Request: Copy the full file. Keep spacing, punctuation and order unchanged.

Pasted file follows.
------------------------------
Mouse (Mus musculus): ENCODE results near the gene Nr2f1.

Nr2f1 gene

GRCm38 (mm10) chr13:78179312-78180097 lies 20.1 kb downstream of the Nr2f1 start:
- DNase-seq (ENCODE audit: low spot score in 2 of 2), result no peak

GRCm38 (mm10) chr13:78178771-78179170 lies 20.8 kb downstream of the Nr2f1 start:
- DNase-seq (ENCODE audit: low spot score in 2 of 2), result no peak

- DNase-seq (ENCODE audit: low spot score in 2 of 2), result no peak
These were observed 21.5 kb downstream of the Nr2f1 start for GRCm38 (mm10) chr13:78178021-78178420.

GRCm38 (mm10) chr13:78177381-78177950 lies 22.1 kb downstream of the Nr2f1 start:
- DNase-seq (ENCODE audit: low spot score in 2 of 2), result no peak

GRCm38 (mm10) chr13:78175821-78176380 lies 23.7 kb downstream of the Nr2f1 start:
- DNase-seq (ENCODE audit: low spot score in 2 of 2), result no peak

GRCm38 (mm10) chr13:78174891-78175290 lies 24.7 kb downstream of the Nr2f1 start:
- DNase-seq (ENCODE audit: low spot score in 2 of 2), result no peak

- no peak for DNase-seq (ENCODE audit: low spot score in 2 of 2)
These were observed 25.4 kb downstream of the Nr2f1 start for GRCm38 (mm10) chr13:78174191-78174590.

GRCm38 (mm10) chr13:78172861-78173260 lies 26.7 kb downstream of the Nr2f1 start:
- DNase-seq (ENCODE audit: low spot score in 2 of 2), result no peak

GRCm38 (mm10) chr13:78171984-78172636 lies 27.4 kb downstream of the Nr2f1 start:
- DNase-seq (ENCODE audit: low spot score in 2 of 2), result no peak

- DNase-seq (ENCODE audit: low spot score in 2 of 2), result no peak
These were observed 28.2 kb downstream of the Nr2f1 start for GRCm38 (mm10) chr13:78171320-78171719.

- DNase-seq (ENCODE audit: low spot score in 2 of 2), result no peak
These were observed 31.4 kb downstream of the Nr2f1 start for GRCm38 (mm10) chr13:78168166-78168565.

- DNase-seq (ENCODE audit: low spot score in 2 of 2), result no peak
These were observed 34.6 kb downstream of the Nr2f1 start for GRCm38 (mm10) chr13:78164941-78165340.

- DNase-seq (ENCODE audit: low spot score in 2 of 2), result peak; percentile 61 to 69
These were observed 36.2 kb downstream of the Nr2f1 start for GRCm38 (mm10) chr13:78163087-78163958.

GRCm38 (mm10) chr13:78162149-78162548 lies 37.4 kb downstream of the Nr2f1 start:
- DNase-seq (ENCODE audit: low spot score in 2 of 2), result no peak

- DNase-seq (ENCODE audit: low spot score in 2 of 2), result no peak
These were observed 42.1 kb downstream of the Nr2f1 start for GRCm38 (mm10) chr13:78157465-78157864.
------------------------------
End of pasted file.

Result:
Mouse (Mus musculus): ENCODE results near the gene Nr2f1.

Nr2f1 gene

GRCm38 (mm10) chr13:78179312-78180097 lies 20.1 kb downstream of the Nr2f1 start:
- DNase-seq (ENCODE audit: low spot score in 2 of 2), result no peak

GRCm38 (mm10) chr13:78178771-78179170 lies 20.8 kb downstream of the Nr2f1 start:
- DNase-seq (ENCODE audit: low spot score in 2 of 2), result no peak

- DNase-seq (ENCODE audit: low spot score in 2 of 2), result no peak
These were observed 21.5 kb downstream of the Nr2f1 start for GRCm38 (mm10) chr13:78178021-78178420.

GRCm38 (mm10) chr13:78177381-78177950 lies 22.1 kb downstream of the Nr2f1 start:
- DNase-seq (ENCODE audit: low spot score in 2 of 2), result no peak

GRCm38 (mm10) chr13:78175821-78176380 lies 23.7 kb downstream of the Nr2f1 start:
- DNase-seq (ENCODE audit: low spot score in 2 of 2), result no peak

GRCm38 (mm10) chr13:78174891-78175290 lies 24.7 kb downstream of the Nr2f1 start:
- DNase-seq (ENCODE audit: low spot score in 2 of 2), result no peak

- no peak for DNase-seq (ENCODE audit: low spot score in 2 of 2)
These were observed 25.4 kb downstream of the Nr2f1 start for GRCm38 (mm10) chr13:78174191-78174590.

GRCm38 (mm10) chr13:78172861-78173260 lies 26.7 kb downstream of the Nr2f1 start:
- DNase-seq (ENCODE audit: low spot score in 2 of 2), result no peak

GRCm38 (mm10) chr13:78171984-78172636 lies 27.4 kb downstream of the Nr2f1 start:
- DNase-seq (ENCODE audit: low spot score in 2 of 2), result no peak

- DNase-seq (ENCODE audit: low spot score in 2 of 2), result no peak
These were observed 28.2 kb downstream of the Nr2f1 start for GRCm38 (mm10) chr13:78171320-78171719.

- DNase-seq (ENCODE audit: low spot score in 2 of 2), result no peak
These were observed 31.4 kb downstream of the Nr2f1 start for GRCm38 (mm10) chr13:78168166-78168565.

- DNase-seq (ENCODE audit: low spot score in 2 of 2), result no peak
These were observed 34.6 kb downstream of the Nr2f1 start for GRCm38 (mm10) chr13:78164941-78165340.

- DNase-seq (ENCODE audit: low spot score in 2 of 2), result peak; percentile 61 to 69
These were observed 36.2 kb downstream of the Nr2f1 start for GRCm38 (mm10) chr13:78163087-78163958.

GRCm38 (mm10) chr13:78162149-78162548 lies 37.4 kb downstream of the Nr2f1 start:
- DNase-seq (ENCODE audit: low spot score in 2 of 2), result no peak

- DNase-seq (ENCODE audit: low spot score in 2 of 2), result no peak
These were observed 42.1 kb downstream of the Nr2f1 start for GRCm38 (mm10) chr13:78157465-78157864.